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Photo by Nivia Hernandez
Photo by Nivia Hernandez

The Dedalus Foundation Dissertation Fellowship for 2023 – 2024 has been awarded to Angela H. Brown, a PhD candidate at Princeton University, for her dissertation Texture of the Weave: Techniques for Ch’ixi Modernity in the Americas. The award carries a stipend of $25,000.

Brown’s dissertation takes a material approach to the interrelated concepts of modernity, coloniality, and indigeneity through weaving practices in Puerto Rico and Mexico between 1930 and 1960. She argues that hand-weaving has functioned as a vehicle for the continuity and dissemination of a range of Indigenous strategies of relation threatened by coloniality even as it was simultaneously a means through which Euroamerican modernists—including the German architect Henry Klumb, Bauhaus weavers Lena Bergner and Anni Albers, and Albers’ students—defined themselves against and alongside the category of the “non-modern.” In her case studies, anchored in Puerto Rico, Mexico City, and Oaxaca, but expanding internationally to include sites such as Black Mountain College and the Museum of Modern Art in New York, Brown prioritizes specific encounters between Amerindian weavers and Euroamerican artists in order to show that weaving practices in Latin America and the Caribbean, as they entered hegemonic institutional settings—museums, state education programs, even department stores—fundamentally transformed art pedagogy and reoriented bodily techniques among artists and consumers.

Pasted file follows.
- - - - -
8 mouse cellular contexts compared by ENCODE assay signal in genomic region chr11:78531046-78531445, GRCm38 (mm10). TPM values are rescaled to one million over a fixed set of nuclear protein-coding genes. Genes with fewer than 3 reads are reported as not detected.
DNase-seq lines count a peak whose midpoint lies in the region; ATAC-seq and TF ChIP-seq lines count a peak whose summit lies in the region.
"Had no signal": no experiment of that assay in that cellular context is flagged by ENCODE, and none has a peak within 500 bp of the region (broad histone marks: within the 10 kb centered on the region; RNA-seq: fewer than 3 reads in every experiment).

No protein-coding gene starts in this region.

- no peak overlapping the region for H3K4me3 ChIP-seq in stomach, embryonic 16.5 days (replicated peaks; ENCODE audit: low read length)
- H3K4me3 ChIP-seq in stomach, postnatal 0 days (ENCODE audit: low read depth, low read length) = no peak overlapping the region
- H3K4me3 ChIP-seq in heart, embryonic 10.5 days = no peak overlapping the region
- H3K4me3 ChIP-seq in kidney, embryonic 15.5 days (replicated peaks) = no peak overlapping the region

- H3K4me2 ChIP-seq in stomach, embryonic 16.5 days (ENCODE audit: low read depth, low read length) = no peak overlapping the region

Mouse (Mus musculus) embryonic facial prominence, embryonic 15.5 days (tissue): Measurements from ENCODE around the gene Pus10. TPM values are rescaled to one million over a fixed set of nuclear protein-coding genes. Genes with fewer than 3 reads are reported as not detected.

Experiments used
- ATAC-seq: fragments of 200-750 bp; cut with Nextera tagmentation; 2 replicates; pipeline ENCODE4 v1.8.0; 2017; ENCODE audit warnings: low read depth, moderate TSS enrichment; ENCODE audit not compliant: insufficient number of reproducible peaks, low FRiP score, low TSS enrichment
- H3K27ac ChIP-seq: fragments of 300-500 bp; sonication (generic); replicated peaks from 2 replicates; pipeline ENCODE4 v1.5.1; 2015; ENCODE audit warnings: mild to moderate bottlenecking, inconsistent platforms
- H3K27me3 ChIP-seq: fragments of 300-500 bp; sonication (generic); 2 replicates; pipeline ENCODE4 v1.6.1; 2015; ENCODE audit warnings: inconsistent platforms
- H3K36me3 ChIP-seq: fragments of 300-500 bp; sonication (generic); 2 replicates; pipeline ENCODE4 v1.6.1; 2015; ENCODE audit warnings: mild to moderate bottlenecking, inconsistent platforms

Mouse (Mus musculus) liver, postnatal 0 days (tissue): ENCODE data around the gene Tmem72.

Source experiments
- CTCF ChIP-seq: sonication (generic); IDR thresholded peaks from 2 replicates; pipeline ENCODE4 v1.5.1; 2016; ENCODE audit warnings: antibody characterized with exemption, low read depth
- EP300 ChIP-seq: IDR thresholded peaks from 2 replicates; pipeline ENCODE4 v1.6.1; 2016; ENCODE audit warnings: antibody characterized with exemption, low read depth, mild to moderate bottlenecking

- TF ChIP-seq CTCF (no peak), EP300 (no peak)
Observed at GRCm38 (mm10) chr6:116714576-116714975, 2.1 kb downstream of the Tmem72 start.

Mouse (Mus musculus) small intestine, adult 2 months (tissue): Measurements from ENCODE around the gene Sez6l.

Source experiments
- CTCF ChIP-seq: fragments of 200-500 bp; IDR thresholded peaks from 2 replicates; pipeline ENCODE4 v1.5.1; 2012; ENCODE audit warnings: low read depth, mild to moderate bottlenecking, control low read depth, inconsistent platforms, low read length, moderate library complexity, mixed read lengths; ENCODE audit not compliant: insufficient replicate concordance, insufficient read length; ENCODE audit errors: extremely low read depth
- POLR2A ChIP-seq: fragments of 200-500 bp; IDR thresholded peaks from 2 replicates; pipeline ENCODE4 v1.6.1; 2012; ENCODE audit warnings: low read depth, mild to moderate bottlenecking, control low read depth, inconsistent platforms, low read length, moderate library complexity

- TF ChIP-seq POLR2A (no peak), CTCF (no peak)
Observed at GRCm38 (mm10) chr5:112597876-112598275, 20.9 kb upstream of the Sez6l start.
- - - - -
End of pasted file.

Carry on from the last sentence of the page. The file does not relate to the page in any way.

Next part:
In her research, which considers archival documents, pedagogical records, and magazine advertisements alongside oral histories by present-day weavers, Brown aims to show that hand-weaving by Amerindian, campesino, and jíbaro (rural Puerto Rican) artists was not merely appropriated by Euroamerican artists at midcentury, but also functioned as a Trojan horse within modernity, transforming it from the inside. This transformation produces what the Bolivian/Aymara theorist Silvia Rivera Cusicanqui has called a ch’ixi modernity: a modernity that foregrounds its inextricability from coloniality and indigeneity, undermining the colonial tendency to study difference along binary axes and challenging the habit among colonizing agents to define modernity in opposition to the lives and work of colonized communities.

Angela H. Brown received a B.A. in Art History from Vassar College. She has worked as a writer and editor for art galleries, magazines, and independent publishers in New York, and has served as a Joan Tisch Teaching Fellow at the Whitney Museum of American Art. Brown’s writing has appeared in the Journal of French and Francophone Philosophy, small axe salon, and e-flux architecture.